Wednesday, 22 September 2010


Consider for a moment the humble toothbrush. An everyday essential I'm sure you'll agree. Now imagine that you manufacture them.

First you need to make it look good and feel good in the hand. Then it needs to feel good in the mouth and do its job well. Assuming you got all that right you fix the price and start selling them. But wait. Did you make a really good quality one which will last for a couple of years? Oops - then you'll go bust. People wont need to buy another from you because you did so good a job that they're still using the old one.

So will you make a substandard version instead whose compact bristles will resemble a hedgehog's bad hair day after a few weeks? Then no-one will buy your brush ever again. We need a compromise. Let's make a brush which is designed to wear out after say 6 months of use. Job done. But wait again. Even though the brush will last for 6 months, you would really like people to change it after say 4 months. This would add a third to your profits right? So how to persuade them to change the brush earlier than necessary? Easy. Colour the bristles so that the nice bright colour has gone after 4 months which you tell people means that it needs changing.

You may have encountered this principle with other products. Do you have a printer attached to your computer? Then no doubt you get annoying messages telling you the ink level is very low and you should change the cartridge. Hello? When the ink RUNS OUT then I will change the cartridge OK? In the meantime stop with the messages.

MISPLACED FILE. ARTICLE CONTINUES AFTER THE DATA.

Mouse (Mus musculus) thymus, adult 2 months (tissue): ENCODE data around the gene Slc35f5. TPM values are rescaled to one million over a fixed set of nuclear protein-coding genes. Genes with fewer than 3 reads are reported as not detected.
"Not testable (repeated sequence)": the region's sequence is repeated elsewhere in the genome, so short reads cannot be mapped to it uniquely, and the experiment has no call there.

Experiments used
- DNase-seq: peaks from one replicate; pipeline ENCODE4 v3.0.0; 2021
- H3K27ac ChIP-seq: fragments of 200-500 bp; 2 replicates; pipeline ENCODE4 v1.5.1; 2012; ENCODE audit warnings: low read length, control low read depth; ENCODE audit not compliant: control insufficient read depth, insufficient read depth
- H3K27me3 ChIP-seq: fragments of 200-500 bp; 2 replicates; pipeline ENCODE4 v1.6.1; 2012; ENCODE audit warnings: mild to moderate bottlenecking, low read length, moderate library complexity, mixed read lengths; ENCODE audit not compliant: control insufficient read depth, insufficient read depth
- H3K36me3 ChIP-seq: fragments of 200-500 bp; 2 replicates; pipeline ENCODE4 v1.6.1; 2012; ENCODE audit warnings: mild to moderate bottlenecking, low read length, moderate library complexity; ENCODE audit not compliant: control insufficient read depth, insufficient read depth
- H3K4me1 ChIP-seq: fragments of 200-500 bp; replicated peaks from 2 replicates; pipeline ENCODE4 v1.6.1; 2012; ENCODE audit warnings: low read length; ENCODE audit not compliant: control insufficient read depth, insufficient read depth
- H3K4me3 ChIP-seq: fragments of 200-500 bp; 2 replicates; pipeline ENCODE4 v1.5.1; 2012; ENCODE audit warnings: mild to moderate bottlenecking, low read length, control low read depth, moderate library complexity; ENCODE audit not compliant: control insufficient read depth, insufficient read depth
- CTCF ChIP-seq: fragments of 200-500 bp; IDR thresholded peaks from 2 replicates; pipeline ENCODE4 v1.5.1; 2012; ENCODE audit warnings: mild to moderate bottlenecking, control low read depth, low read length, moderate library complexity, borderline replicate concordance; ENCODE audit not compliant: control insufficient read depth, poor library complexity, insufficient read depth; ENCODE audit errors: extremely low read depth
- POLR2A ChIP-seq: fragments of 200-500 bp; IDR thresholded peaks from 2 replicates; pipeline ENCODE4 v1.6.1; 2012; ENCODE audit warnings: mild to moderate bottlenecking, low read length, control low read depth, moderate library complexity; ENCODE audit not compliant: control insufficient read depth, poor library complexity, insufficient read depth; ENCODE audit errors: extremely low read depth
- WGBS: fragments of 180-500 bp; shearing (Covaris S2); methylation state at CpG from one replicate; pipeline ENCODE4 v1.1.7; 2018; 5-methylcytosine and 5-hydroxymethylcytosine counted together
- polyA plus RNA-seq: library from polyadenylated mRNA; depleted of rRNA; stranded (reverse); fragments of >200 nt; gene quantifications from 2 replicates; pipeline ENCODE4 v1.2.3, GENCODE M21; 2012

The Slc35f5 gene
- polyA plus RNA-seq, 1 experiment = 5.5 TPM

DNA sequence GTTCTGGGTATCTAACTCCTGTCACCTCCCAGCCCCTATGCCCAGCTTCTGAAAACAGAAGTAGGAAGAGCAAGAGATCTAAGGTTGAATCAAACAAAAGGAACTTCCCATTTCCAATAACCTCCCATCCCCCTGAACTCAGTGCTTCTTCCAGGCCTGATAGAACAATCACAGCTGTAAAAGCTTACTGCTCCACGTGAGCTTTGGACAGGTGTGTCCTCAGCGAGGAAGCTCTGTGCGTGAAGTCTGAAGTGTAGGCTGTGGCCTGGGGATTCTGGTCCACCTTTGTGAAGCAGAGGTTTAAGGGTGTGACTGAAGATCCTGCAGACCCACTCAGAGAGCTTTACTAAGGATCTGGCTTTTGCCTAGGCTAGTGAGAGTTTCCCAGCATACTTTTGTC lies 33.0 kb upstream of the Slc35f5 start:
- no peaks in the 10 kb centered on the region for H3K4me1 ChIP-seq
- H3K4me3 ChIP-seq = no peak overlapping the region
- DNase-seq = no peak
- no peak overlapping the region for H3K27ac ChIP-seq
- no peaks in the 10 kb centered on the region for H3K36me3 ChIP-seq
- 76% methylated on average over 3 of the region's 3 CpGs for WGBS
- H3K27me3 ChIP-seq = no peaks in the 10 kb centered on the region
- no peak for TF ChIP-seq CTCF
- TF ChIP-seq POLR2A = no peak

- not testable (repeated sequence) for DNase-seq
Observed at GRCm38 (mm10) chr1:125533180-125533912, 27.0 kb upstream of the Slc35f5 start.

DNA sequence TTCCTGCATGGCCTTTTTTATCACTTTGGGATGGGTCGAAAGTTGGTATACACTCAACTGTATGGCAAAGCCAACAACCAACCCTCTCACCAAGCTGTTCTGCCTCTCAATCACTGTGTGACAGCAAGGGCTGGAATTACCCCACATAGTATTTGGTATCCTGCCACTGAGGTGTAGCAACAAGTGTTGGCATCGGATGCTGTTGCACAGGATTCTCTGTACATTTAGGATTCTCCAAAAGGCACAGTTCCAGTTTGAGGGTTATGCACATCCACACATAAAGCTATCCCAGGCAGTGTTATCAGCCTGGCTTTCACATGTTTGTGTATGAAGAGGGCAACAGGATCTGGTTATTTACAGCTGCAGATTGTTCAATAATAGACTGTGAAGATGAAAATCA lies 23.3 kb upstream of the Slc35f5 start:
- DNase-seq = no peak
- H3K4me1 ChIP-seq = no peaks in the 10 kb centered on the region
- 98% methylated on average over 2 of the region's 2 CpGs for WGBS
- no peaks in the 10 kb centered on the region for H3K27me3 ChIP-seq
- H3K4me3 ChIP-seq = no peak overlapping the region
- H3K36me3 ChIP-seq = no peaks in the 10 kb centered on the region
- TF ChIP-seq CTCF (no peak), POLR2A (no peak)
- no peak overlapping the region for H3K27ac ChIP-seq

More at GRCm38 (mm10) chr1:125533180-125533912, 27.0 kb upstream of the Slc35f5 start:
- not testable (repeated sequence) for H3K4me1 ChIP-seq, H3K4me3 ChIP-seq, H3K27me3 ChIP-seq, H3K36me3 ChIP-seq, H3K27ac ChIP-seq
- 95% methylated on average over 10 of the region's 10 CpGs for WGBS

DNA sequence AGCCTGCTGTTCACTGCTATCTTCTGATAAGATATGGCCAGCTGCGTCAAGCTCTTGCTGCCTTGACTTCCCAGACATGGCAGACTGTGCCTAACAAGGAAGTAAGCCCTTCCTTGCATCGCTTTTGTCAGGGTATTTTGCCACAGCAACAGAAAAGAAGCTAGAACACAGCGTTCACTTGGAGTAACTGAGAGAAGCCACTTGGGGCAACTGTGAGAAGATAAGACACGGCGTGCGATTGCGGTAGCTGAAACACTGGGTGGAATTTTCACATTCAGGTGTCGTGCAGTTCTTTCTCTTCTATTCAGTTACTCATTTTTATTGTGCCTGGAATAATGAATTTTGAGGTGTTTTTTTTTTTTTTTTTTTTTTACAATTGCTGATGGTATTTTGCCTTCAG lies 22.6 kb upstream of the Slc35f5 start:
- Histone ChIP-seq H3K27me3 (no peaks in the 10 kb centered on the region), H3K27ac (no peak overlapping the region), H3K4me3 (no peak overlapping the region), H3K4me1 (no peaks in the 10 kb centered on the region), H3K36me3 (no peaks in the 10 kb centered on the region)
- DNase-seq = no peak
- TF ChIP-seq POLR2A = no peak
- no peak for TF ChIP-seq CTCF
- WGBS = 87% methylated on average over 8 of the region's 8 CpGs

Have a battery powered computer mouse? "ATTENTION. THE BATTERIES IN YOUR MOUSE NEED REPLACING". I beg to differ. The cursor still moves which is how I was able to turn off that annoying message.

You can see their problem. They make a good product but they want you to buy more. The other trick that they use is to make you buy more of the product than you need. Have you tried buying just one battery recently? No chance. Commonly they are in packs of eight, four if you're lucky.

I needed to buy some dental floss sticks. You know the things. They're shaped like a mini catapult with some floss strung over the end. Of course once the floss breaks, its useless. So the wise consumer will find some with very strong floss - unbreakable would be excellent.

Eureka! I found the very thing. According to the packaging information, the floss fibre is the same stuff which they use to make bulletproof vests. It is also (I quote), "engineered not to stretch, shred or break during use". So tell me this. If it is so tough that it won't break when I use it, why do I have to buy a pack of 36 of the wretched things?

1 comment:

  1. I really like the ink cartridge message. I bought extra ink ahead of time--forgot about it-- then when I got the message bought more.